A lot of questions have been posed about why version 1.1 of the Bluetooth specification was brought out and exactly what the changes were between that and version 1.0b. For all the fine details, the best place to look will always be the Bluetooth adopter's Web site, http://www.bluetooth.org, where you can find the specification itself and all the errata that led to the changes. However, it can be a slow process wading through errata, and if you're not very familiar with the specification, sometimes it's not obvious why and where changes have been made. This article looks at the differences between version 1.0b and version 1.1, and attempts to offer some explanations for the changes.
Why Change at All?
A prime objective for Bluetooth technology is interoperability. Any pair of devices carrying the Bluetooth brand should be capable of working together at a basic level. Any pair of devices supporting compatible Bluetooth profiles should be capable of connecting and using one another's services. This means that users can mix and match devices from any manufacturers, and the Bluetooth brand guarantees that they will work.
Well, that's the theory anyway, but to be able to do that, everybody has to interpret the specification the same way. Any areas of ambiguity could ruin interoperability. The working groups that wrote the Bluetooth specification thought they'd made it unambiguous, but it turned out that manufacturers were interpreting the specification in different ways—and that meant that devices couldn't always work together. Worse still, it turned out that some features couldn't even be relied on to work reliably between two devices from the same manufacturer. Something had to be done!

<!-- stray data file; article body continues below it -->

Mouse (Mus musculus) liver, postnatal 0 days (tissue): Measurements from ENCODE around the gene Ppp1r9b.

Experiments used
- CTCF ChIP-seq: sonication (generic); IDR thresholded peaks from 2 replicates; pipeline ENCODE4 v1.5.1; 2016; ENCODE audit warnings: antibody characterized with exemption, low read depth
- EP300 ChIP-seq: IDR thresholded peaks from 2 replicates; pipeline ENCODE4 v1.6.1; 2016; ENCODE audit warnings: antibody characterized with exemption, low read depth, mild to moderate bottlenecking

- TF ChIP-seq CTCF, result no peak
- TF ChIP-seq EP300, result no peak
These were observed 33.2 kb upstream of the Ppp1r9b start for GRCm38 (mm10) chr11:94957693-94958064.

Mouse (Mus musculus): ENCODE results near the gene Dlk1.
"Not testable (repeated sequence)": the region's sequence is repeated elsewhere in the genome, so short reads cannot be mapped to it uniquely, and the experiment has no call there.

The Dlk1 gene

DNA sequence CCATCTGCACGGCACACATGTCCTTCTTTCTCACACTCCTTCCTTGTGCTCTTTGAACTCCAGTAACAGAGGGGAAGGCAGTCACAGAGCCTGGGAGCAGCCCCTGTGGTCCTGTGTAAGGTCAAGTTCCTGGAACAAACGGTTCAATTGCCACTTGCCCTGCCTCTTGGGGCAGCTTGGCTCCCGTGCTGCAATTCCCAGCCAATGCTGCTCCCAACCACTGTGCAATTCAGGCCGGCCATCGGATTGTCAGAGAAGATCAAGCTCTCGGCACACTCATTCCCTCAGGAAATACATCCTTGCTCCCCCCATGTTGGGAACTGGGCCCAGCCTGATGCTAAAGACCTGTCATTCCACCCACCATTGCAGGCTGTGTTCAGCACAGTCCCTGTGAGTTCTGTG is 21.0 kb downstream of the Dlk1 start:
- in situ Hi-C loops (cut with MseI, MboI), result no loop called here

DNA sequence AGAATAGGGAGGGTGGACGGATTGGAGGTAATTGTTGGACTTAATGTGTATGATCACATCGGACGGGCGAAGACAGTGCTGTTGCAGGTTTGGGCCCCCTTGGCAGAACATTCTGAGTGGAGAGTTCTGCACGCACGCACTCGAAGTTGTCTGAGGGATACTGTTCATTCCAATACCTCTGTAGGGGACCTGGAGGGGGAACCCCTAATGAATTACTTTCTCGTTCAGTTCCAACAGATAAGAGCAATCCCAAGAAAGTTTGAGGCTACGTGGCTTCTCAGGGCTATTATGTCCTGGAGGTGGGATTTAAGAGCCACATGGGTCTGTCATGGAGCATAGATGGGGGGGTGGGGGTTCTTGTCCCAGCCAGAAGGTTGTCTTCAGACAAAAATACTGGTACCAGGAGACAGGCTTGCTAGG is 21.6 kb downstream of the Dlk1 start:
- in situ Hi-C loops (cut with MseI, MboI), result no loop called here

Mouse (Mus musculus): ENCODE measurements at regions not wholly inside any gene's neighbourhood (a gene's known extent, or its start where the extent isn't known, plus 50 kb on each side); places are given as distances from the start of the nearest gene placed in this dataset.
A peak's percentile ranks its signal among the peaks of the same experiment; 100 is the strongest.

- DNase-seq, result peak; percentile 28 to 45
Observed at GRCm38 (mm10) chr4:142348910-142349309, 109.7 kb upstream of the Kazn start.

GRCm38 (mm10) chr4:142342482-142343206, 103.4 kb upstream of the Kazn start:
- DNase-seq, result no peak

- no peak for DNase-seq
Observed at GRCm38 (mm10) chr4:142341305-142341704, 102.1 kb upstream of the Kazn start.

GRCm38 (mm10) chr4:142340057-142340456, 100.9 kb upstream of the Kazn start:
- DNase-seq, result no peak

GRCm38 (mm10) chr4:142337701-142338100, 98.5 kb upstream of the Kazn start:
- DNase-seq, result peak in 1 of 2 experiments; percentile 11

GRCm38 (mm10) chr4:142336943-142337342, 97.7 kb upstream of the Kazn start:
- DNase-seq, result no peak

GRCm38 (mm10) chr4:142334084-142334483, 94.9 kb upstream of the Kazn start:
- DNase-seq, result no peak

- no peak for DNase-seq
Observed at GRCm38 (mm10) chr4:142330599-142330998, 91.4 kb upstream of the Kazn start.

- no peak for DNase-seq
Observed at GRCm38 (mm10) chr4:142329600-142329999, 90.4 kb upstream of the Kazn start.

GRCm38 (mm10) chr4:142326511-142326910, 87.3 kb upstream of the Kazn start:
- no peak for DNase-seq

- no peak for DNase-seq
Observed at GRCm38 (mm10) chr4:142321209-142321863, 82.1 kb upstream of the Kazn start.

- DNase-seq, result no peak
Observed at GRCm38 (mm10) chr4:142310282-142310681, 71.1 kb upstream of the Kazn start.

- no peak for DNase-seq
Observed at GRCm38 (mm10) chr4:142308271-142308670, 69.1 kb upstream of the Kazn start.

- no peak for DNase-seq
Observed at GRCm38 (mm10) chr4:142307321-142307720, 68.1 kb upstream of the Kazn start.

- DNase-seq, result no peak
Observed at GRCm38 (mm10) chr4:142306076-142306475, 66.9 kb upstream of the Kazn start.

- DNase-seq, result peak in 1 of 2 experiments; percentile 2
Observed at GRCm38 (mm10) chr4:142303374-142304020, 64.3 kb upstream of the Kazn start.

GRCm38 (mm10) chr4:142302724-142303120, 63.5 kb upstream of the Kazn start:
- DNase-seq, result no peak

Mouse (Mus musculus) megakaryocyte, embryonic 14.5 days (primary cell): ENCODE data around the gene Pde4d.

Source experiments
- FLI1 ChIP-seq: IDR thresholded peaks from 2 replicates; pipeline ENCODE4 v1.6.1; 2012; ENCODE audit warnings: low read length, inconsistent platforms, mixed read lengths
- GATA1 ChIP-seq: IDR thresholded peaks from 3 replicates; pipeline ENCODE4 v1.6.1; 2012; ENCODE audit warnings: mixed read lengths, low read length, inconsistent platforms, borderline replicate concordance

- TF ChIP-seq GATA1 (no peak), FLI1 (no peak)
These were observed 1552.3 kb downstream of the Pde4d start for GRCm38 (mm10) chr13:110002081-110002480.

The Bluetooth Special Interest Group (SIG) has an errata process for fixing problems with the Bluetooth specifications. Any SIG member can submit errata through a Web page. Then an errata working group considers errata and votes on whether to accept them. By the summer of 2000, it was becoming obvious that there were so many errata on version 1.0b of the specification that it was worth going to a whole new version. However, there were concerns that the specification still might not be right. How could the SIG reassure everyone that the next version would be any better than the last?
The Bluetooth SIG organizes testing events called unplugfests, where many manufacturers get together and test their devices against one another. They decided to identify the errata that were most critical for interoperability and then ask everyone to test them at Unplugfest 4, held in November 2000. If version 1.0b plus the critical errata had no serious interoperability problems, then this could be used as the foundation of version 1.1. As it turned out, the unplugfest was a great success, so the SIG went ahead and produced a draft version of 1.1. After a few months, this was slightly modified, and version 1.1 was formally adopted.